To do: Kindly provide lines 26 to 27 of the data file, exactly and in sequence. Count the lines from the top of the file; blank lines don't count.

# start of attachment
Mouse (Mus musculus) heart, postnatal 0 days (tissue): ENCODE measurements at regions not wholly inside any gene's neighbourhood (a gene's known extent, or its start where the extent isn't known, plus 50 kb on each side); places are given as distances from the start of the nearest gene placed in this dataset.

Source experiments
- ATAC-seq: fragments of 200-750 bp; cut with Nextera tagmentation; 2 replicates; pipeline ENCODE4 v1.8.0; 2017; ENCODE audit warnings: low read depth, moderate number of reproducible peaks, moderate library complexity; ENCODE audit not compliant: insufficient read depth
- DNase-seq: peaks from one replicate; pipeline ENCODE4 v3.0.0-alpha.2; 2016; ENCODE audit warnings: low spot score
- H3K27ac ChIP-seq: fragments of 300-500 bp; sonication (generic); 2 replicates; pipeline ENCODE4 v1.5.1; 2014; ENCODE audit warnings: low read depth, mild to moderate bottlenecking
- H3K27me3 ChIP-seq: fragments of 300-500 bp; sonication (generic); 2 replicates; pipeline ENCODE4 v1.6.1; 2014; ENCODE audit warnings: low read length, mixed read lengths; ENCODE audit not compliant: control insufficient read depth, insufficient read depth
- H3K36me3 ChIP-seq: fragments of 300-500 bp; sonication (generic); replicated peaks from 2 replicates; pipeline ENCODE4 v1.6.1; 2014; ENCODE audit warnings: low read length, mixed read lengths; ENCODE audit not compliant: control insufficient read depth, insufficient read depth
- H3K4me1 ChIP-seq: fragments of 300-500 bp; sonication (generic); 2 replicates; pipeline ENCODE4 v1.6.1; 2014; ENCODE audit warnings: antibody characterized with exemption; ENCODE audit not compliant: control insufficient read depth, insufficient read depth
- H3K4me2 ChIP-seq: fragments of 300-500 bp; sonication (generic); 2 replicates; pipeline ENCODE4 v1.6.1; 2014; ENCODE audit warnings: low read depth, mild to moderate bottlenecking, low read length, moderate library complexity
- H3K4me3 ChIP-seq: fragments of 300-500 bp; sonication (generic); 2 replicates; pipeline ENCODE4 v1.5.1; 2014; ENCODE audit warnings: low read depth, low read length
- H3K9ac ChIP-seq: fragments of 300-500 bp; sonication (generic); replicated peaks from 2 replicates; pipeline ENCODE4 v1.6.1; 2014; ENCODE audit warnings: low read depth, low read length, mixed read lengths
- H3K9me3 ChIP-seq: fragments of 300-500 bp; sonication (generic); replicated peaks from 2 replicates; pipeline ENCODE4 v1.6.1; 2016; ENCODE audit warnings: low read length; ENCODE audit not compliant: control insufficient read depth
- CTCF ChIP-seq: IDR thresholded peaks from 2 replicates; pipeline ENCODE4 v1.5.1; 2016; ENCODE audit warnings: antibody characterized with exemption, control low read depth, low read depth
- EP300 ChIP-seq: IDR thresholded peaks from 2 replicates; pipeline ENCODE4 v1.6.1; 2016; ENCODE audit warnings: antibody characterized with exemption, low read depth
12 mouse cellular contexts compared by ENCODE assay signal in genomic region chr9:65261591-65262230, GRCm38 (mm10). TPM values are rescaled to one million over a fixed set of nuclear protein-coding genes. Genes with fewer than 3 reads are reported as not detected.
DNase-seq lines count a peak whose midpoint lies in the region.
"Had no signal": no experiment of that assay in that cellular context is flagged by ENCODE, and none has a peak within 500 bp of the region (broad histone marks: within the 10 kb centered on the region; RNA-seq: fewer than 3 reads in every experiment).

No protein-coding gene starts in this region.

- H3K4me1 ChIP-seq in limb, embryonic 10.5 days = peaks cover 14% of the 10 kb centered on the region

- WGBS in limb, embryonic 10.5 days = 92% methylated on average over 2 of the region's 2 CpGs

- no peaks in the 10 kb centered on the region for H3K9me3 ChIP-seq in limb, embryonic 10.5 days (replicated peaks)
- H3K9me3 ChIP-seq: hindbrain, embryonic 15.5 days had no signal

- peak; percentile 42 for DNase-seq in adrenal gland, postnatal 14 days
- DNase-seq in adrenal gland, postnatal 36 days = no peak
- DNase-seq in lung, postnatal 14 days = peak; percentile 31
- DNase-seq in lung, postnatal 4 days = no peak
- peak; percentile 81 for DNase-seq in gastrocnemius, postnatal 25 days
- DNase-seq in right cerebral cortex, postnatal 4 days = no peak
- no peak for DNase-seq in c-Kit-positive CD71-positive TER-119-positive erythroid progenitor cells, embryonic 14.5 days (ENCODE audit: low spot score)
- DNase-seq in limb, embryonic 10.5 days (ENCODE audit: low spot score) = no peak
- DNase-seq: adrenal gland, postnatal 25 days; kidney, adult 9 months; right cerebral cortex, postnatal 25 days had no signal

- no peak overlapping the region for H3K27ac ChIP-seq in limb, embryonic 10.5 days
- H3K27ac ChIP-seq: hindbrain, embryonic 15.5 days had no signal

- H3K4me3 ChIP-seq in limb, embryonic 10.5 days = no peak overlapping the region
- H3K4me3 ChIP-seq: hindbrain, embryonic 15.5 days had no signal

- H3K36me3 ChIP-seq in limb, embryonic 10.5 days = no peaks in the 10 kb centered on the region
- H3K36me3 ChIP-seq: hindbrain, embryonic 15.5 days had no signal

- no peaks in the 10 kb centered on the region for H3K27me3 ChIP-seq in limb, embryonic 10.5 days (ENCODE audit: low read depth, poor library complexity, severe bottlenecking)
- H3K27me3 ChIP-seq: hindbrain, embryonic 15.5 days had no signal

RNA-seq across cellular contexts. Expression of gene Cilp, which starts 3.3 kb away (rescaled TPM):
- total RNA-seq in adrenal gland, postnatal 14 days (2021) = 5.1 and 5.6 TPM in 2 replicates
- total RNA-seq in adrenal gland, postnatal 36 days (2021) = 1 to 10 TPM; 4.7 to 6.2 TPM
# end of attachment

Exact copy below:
- DNase-seq in lung, postnatal 4 days = no peak
- peak; percentile 81 for DNase-seq in gastrocnemius, postnatal 25 days